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Tomato as a Heat Stress Plant Model

  • Subject: Life
  • Topic: Crops
  • Page 1
  • Words: 663
  • Published: 26 April 2019
  • Downloads: 11
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After potato, tomato (Lycopersicon esculentum) is considered the most valuable vegetable crop grown globally. While the net land area that tomato is cultivated on has remained the same, production has starkly increased over the last decade. Currently, approximately 200 million tonnes of tomato are produced on sites that total 3.7 million hectares in size. China, USA, India and Turkey are the top tomato producing countries. While Belgium (4,996,000 Hg/ha) and the Netherlands (4,835,973 Hg/ha) have the highest fruit yield per hectare. Tomatoes normally grow in tropical, subtropical and warm temperate climates which facilitate longer growing seasons such as the climates present in China, India and North America. Climate change and an increasing world population has created a volatile agricultural sector and an impending strain on food security. The agricultural sector is fixated on increasing production and improving the health of crop varieties through the application of good husbandry and scientific solutions. Many researchers, such as Ainsworth and Ort (2010) have forecasted the deficit in yield as a result of climatic changes.

On top of being an economically and nutritionally important crop globally, tomato possesses many characteristics which make it an ideal model plant species for experiments. It has well documented genetic information and it has a short reproductive period. While Arabidopsis thaliana is the standard plant model, there are several developmental traits found in tomato that are not present in A. thaliana such as; photoperiod independent sympodial flowering, climate dependent fruit formation, compound leaves, mycorrhizal roots and glandular trichomes. Furthermore, numerous varieties of cultivars exist on the market that can cater for a vast range of research such as the dwarf cultivar Micro Tom (.

Effects of heat stress on tomato

Reproductive development tends to be affected more by high temperatures than vegetative development in nearly all crop varieties. Even slight increases in temperature can impact on fruit yield, therefore, decreases are not just related to periods of extreme heat stress. It has been found that the female reproductive organs are more resilient to such periods than their male counterparts. Day / night temperatures of 26/ 20oC can alter tomato fruit development while higher temperatures of 38/27oC during the day/night can cause fruit abortion. Losses of up to 70% can be seen in areas affected by Summers with unusually high temperatures. High temperature induced reductions in fruit set can be related to damage during the development of reproductive tissues, an imbalance in plant hormones and reduced photosynthetic parameters. Photosynthetic mechanisms which can be damaged include the ratio between chlorophyll and carotenoid levels, hydraulic forces which transport nutrients and water around the plant architecture.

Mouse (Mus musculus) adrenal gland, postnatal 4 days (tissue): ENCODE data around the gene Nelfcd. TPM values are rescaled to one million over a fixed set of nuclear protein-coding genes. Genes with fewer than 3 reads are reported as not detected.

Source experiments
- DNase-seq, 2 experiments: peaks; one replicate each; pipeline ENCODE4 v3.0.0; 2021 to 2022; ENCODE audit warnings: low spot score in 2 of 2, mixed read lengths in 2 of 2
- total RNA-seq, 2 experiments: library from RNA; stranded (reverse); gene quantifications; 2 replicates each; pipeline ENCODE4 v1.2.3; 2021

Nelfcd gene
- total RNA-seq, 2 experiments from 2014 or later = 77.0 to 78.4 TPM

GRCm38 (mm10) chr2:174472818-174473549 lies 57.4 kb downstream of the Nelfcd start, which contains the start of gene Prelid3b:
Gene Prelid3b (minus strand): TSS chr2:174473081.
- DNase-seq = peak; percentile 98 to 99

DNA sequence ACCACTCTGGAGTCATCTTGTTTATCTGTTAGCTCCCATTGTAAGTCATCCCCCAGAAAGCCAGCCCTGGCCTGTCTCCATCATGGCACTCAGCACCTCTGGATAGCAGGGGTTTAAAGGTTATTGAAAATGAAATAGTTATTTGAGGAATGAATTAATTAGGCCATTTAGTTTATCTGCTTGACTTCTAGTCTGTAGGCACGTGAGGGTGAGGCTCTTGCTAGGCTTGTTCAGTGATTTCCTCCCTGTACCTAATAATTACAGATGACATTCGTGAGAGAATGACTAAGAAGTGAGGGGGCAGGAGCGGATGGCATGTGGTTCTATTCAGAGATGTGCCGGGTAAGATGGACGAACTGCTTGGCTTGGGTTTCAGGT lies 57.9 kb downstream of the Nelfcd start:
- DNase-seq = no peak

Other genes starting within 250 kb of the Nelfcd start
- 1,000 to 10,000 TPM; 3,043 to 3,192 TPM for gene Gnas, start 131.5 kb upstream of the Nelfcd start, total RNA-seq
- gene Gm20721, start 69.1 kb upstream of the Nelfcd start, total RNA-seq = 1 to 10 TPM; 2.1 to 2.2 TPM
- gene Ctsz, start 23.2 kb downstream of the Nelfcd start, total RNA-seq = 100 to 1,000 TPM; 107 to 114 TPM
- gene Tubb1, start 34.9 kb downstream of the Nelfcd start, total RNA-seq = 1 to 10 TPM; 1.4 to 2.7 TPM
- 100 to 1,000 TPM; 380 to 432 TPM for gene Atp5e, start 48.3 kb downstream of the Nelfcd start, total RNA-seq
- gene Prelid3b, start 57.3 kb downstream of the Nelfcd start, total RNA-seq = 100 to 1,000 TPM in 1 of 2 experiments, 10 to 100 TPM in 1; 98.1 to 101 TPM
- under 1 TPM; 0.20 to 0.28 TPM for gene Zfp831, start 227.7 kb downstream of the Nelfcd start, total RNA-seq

One of the main stress hormones and regulators that increase due to sub optimal conditions is abscisic acid (ABA). Stress response genes appear to be upregulated as a response of signalling by ABA in order to induce stress tolerance, while ABA also provides feedback information for sugar signalling pathways. Singh and Sawhney (1998) observed the correlation between abnormal developments in the anther and increased ABA levels within the stamen leading to plant sterility. It is now commonly accepted that ABA is a stress responsive signal which causes pollen to be aborted due to withholding sugars from being transported within the anther. This can be seen in the work of De Storme and Geelen (2014) who noted the decreases in the transport of sucrose and damaged sucrose metabolism led to high pollen abortion and large accumulations of ABA in wheat and rice anthers during stressful conditions.

Heat sensitive cultivars tend to have less viable pollen grains being created when exposed to higher temperatures than heat tolerant cultivars. The main factor that influences pollen development during stressful periods is that carbohydrate metabolism and transportation of proline is disrupted. This disruption causes a deficit in starch and sugar accumulation in mature pollen grains and thus an increase in pollen sterility. When heat stressed microspores of mature tomatoes were examined via transcriptome profiling, the relationship between heat stress and heat shock proteins was revealed.

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Tomato as a Heat Stress Plant Model. (2019, April 26). GradesFixer. Retrieved October 21, 2021, from
“Tomato as a Heat Stress Plant Model.” GradesFixer, 26 Apr. 2019,
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